San Jose based comic book artist and “professional hater” Jonathan Wayshak draws energetic illustrations which were featured in Hi-Fructose Collected II. At his Facebook page, he writes “I draw pictures with a lot of lines and huge nipples”, but that’s a modest description of his rough and enthralling drawing style. Wayshak works with a variety of materials; brush ink, gouache, acrylic, pencil, watercolors, pens, on whatever else is handy – paper scraps and leftover cut down illustration boards or watercolor paper. Take a look inside Wayshak’s sketchbook after the jump.
Italian artist Agostino Arrivabene uses antique painting techniques to create a foundation from which metamorphic figures emerge in moments of creation. The time-consuming labor of grinding pigments and layering paints is evident in the complex, heavily textural works. New worlds hide beneath and within cracks and crinkles as human-like figures manifest above ground and often out of water.
Philadelphia based artist Nosego paints colorful and emotive images of animals inspired by the idea that we are all connected to our surroundings. We recently featured his exhibition of multimedia paintings “Along Infinite River”, here on the blog, where Nosego portrays wild animals morphing into mystical environments. For his latest mural titled “Little Moment”, Nosego continues to infuse his work with celestial elements and bright colors, but he also wanted to do something a little “different”.
Dallas, Texas based artist Michael Reeder paints eclectic portraits that explore ideas about identity. Reeder is fascinated by the various characteristics that define us, and his works mix those elements both stylistically and conceptually. While his main interest is modern identity, the figures he portrays often have a classical quality. He renders their faces as if he were chiseling away at marble, redefined with abstract and exaggerated features with blank eyes (ancient statue eyes were painted or inlaid.) His portraits aren’t meant to be accurate representations. Rather, he considers portraiture to be more like a reinvention of his subjects, which takes place at their simplest form.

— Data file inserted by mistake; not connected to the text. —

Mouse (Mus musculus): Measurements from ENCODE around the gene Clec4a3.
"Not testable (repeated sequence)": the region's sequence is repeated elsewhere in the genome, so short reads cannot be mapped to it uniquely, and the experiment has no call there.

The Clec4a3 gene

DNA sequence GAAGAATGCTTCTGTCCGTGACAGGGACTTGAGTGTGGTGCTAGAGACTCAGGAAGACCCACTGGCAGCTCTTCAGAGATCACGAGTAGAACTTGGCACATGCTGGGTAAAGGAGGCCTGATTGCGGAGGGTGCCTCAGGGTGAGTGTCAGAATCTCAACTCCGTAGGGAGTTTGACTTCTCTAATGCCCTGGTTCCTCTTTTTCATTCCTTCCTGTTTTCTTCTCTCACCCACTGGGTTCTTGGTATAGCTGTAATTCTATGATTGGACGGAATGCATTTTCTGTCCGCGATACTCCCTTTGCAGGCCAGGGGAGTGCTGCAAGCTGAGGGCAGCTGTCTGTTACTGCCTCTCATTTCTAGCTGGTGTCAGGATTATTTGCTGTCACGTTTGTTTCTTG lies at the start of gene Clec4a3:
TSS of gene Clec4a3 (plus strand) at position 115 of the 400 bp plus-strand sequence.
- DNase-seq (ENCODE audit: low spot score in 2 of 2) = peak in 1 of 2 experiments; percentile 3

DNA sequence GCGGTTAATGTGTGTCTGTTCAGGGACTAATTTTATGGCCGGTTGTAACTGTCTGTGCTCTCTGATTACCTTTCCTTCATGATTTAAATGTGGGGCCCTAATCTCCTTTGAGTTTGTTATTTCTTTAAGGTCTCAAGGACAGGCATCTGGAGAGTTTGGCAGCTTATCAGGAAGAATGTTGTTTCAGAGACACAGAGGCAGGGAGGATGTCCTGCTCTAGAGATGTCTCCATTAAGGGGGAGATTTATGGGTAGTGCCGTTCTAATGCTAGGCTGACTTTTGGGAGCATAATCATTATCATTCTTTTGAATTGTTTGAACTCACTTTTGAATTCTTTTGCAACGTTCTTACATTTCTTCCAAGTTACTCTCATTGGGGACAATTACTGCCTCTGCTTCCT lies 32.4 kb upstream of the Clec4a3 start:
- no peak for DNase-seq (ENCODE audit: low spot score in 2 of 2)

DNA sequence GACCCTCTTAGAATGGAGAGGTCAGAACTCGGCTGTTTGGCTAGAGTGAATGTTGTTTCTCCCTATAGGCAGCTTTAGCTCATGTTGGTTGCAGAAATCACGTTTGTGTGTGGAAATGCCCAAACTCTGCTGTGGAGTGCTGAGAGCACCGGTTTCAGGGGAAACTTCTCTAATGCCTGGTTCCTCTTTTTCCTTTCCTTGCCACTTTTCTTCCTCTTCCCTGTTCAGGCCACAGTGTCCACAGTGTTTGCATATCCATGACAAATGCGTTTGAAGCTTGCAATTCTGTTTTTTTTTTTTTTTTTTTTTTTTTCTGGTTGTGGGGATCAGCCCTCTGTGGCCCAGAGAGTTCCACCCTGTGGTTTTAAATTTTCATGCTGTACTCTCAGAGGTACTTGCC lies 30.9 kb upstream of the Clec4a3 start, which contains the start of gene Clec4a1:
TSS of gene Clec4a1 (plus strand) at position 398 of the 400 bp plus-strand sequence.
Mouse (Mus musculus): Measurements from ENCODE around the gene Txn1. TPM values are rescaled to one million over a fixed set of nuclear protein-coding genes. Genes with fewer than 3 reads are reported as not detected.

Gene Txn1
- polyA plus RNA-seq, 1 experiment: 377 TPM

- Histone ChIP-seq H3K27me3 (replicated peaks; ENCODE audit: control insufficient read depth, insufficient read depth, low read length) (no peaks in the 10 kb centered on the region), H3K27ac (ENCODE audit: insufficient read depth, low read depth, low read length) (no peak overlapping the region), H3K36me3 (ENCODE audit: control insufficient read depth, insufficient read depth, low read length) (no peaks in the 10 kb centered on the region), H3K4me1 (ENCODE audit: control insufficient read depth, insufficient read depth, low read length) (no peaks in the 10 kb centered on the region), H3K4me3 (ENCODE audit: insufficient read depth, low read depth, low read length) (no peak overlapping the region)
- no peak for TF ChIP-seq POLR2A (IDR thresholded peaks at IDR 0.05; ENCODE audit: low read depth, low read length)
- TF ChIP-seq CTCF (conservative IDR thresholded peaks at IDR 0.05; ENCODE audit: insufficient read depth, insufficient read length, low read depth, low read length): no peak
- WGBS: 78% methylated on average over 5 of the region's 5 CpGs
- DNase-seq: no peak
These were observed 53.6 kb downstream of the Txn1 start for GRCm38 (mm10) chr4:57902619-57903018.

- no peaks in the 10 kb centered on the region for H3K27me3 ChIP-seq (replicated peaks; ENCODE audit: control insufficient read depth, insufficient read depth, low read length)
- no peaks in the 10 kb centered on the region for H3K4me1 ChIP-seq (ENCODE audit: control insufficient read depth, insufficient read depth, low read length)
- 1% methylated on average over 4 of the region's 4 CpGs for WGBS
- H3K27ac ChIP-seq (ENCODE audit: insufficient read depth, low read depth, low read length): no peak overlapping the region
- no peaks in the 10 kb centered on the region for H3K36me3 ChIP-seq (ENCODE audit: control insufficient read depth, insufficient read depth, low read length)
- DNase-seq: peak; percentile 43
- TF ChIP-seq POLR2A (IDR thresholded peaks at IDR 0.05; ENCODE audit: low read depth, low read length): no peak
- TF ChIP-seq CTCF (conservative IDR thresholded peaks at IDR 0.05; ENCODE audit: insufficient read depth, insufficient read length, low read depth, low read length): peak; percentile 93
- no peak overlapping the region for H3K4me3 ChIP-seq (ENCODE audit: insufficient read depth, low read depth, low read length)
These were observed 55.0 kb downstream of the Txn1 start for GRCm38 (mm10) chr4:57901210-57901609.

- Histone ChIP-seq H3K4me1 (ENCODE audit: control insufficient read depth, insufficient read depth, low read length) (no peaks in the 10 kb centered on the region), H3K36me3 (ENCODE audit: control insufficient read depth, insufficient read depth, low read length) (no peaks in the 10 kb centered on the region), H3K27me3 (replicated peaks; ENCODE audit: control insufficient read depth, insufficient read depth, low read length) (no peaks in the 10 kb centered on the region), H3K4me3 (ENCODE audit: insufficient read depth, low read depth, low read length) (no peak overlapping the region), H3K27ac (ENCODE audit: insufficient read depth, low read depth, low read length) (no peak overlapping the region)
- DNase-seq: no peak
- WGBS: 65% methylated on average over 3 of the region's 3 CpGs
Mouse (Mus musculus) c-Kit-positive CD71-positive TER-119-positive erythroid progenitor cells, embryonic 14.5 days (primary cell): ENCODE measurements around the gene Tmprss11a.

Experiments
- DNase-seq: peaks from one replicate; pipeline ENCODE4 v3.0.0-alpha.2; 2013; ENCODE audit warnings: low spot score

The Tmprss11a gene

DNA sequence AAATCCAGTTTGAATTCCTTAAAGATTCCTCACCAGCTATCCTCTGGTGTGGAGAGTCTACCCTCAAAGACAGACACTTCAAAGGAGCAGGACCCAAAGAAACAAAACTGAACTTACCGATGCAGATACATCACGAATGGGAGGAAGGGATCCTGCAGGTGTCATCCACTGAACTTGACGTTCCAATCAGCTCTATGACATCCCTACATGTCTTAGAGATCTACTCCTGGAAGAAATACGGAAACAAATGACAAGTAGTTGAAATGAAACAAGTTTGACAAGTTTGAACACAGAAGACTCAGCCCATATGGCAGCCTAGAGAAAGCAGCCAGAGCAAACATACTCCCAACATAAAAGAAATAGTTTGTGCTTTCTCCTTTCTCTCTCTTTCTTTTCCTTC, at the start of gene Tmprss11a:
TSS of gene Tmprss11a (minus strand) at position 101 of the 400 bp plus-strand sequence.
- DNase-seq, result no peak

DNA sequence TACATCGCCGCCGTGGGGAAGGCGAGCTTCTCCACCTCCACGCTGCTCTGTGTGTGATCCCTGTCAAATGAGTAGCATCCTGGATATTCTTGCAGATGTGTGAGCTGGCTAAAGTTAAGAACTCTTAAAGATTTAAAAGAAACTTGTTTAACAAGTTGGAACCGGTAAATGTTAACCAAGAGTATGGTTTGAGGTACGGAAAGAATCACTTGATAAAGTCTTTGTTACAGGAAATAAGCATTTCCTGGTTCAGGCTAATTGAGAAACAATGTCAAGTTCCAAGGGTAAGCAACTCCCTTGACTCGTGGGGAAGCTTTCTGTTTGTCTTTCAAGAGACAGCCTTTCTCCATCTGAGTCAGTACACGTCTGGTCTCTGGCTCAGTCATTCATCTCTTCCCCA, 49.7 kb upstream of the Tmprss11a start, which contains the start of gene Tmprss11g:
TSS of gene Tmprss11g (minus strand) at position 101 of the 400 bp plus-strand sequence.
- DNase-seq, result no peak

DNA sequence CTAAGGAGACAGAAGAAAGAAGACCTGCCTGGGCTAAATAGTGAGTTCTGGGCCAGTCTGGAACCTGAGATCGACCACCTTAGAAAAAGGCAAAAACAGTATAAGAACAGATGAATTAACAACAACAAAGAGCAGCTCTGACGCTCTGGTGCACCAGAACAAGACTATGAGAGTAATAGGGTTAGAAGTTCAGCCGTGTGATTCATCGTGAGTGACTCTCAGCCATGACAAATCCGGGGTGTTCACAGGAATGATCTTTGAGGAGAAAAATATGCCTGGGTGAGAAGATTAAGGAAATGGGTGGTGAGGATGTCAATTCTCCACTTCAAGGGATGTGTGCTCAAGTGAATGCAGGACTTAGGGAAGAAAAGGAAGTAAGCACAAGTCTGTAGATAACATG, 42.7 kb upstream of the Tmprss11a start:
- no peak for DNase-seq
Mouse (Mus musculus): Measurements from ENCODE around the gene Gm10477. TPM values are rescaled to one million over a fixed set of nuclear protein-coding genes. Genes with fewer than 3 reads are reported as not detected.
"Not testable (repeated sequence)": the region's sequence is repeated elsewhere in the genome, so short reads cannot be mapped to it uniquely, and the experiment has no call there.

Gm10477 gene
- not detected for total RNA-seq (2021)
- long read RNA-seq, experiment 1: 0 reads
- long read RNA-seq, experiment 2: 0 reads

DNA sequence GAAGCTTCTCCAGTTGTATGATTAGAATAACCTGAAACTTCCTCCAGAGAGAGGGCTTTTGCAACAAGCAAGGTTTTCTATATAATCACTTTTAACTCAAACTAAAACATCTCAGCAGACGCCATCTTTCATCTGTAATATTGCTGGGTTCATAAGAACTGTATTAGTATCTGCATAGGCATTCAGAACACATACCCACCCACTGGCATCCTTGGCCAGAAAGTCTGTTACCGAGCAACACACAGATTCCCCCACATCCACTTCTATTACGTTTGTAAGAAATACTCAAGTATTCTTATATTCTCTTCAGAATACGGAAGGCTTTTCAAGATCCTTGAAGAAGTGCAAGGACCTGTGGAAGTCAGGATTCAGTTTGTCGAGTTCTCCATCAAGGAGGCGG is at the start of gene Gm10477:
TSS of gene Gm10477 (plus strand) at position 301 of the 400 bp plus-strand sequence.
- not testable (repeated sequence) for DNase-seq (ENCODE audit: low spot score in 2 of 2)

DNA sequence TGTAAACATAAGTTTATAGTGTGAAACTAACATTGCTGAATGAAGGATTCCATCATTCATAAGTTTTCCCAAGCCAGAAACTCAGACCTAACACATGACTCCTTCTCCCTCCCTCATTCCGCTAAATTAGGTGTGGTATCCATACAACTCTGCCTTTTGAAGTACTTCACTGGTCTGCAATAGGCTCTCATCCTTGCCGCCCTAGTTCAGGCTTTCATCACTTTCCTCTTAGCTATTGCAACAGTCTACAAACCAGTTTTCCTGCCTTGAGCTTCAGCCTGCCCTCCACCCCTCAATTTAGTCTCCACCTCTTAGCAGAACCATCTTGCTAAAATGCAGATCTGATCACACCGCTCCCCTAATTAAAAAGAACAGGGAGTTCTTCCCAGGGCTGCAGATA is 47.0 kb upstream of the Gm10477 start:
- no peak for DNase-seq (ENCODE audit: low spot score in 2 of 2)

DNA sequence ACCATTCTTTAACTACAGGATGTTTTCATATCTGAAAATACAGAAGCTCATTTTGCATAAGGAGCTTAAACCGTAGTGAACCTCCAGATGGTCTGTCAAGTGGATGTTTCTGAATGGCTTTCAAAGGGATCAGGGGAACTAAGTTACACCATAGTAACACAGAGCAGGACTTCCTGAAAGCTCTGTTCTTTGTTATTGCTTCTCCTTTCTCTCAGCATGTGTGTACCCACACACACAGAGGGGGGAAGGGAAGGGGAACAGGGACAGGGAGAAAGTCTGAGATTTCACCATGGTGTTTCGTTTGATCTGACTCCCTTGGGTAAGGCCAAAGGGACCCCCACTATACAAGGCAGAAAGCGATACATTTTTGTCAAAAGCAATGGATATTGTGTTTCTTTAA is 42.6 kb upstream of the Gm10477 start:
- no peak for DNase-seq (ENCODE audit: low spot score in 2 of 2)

Philadelphia based artist Crystal Wagner recently exhibited a colorful new installation at the National Museum of Singapore. “Wanderlust” is a site-specific piece that she created for the museum’s “Masak Masak 2015″ exhibition, a part of their ‘season of the children’ celebrations. Previously covered here on our blog, Wagner’s largescale works are attention grabbing for her choice of curious and unconventional materials including paper, chicken wire, and tablecloths. Measuring a massive 70 feet long, her new piece is made out of pliable materials such as crepe paper and wire, from which she shaped tunnels for children to play in and crawl through.
Alien meets House of Wax in Matthew J. Levin‘s melted, mutilated statuettes. The spine-chilling creatures have glistening skin stretching over elongated bones and folding over protruding ribs. Many objects appear organically self-actualized; as if the creatures emerged alone out of a solid substance. Though their appearances may be repulsive, Levin’s method of positioning his small-scaled creatures in dance-like movements imbues them with a sort of grace and unearthly beauty.